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Film Cooling Effectiveness Distribution on First-Stage Vane Endwall With and Without Leading-Edge Fillets: Part I—Effect of Leading Edge Geometry

[+] Author Affiliations
Yang Zhang, Xin Yuan

Tsinghua University, Beijing, P.R. China

Paper No. GT2011-45427, pp. 237-245; 9 pages
doi:10.1115/GT2011-45427
From:
  • ASME 2011 Turbo Expo: Turbine Technical Conference and Exposition
  • Volume 5: Heat Transfer, Parts A and B
  • Vancouver, British Columbia, Canada, June 6–10, 2011
  • Conference Sponsors: International Gas Turbine Institute
  • ISBN: 978-0-7918-5465-5
  • Copyright © 2011 by ASME

abstract

The paper is focused on the effect of leading edge airfoil geometry on endwall film cooling. Fillets placed at the junctions of the leading edge and the endwall are used in investigation. Three types of fillet profiles are tested, and the results are compared with baseline geometry without fillet. The design of the fillet is based on the suggestion by previous literature data indicating that sharp is effective in controlling the secondary flow. Three types of sharp slope fillet with the length to height ratio of 2.8, 1.2 and 0.5 are made using stereo lithography (SLA) and assessed in the experiment. Distributed with the approximately inviscid flow direction, four rows of compound angle laidback fan-shaped holes are arranged on the endwall to form full covered coolant film. The four rows of fanshaped holes are inclined 30 deg to the endwall surface and held an angle of 0, 30, 45 and 60 deg to axial direction respectively. The fanshaped holes have a lateral diffusion angle of 10 deg from the hole-centerline and a forward expansion angle of 10 deg to the endwall surface. The Reynolds number based on the axial chord and inlet velocity of the free-stream flow is 3.5*105 , and the testing is done in a four-blade cascade with low Mach number condition (0.1 at the inlet) while the blowing ratio of the coolant through the discrete holes varies from 0.4 to 1.2. The film-cooling effectiveness distributions are obtained using the PSP (pressure sensitive paint) technique, by which the effect of different fillet geometry on passage induced flow and coolant is shown. The present paper compares the film cooling effectiveness distributions in a baseline blade cascade with three similar blades with different leading edge by adding fillets. The results show that with blowing ratio increasing, the film cooling effectiveness increases on the endwall. For specific blowing ratio, the effects of leading edge geometries could be illustrated as follows. The baseline geometry provides the best film cooling performance near leading edge pressure side. As for the leading edge suction side, the best leading edge geometry depends on the blowing ratio. The longfillet is the more effective in controlling horseshoe vortex at low blowing ratio, but for the high blowing ratio shortfillet and mediumfillet are better.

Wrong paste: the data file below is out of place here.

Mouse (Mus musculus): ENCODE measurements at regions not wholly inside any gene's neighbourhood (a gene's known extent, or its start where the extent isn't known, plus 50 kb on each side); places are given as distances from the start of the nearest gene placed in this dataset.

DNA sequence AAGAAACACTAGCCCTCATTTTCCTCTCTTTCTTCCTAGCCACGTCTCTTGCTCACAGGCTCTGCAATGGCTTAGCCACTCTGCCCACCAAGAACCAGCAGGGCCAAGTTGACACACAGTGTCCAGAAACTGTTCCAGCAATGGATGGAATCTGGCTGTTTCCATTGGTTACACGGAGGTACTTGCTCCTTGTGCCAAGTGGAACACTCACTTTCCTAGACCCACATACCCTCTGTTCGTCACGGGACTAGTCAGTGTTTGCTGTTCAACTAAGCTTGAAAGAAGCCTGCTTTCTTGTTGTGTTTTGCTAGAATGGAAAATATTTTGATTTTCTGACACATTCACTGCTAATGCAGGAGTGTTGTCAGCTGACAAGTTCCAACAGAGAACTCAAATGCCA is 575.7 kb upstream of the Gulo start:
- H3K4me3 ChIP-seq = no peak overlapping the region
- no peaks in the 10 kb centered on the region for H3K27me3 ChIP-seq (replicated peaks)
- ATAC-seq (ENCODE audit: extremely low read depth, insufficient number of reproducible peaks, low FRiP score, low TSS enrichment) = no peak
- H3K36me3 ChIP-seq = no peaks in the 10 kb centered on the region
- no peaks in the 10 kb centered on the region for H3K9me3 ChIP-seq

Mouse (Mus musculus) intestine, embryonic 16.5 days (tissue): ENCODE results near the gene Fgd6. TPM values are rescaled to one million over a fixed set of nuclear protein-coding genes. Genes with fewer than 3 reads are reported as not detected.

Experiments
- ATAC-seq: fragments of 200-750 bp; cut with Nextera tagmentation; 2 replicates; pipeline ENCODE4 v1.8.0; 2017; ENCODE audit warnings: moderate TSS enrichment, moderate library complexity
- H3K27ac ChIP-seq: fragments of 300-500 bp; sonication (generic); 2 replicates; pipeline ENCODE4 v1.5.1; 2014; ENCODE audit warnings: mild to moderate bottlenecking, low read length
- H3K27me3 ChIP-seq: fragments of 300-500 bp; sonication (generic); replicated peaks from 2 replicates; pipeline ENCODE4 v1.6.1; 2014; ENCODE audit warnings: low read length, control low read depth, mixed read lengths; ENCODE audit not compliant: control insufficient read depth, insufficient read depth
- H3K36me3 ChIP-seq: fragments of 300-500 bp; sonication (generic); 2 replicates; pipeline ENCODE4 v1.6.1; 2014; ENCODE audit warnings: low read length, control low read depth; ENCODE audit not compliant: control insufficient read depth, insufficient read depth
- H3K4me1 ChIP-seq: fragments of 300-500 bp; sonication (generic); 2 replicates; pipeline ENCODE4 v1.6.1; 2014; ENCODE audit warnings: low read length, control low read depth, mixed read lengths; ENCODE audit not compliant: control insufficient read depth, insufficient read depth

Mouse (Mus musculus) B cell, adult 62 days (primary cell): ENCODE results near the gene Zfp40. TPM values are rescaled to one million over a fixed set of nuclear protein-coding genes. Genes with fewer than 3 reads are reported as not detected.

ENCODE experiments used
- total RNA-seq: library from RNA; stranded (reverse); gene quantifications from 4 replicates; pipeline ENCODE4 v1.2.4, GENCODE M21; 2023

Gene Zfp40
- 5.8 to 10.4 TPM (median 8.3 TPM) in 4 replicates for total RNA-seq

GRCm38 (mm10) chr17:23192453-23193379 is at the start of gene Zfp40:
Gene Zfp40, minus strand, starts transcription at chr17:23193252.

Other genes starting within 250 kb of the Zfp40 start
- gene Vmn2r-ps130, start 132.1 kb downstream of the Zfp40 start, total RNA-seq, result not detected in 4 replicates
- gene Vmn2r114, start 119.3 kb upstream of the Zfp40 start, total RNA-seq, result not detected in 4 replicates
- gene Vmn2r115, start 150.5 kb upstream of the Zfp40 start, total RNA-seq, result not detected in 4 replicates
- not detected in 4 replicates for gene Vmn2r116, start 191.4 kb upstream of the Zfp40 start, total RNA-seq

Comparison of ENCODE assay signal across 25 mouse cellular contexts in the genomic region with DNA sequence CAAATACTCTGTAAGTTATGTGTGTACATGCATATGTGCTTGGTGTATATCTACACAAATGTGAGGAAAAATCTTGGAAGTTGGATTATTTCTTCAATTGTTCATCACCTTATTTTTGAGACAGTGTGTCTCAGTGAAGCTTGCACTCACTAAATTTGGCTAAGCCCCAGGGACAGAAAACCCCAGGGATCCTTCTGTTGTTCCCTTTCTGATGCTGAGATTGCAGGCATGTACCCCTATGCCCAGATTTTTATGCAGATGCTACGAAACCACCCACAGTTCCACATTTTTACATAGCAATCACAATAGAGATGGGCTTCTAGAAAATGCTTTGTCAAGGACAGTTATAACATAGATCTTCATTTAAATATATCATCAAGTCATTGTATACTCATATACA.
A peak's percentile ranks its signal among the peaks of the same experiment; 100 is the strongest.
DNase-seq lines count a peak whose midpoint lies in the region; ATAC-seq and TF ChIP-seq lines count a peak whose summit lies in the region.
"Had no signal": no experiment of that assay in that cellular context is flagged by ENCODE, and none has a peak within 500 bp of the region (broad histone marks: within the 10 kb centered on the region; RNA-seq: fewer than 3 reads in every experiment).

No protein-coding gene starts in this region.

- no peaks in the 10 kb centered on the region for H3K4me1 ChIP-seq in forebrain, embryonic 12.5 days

Copyright © 2011 by ASME
Topics: Cooling , Geometry

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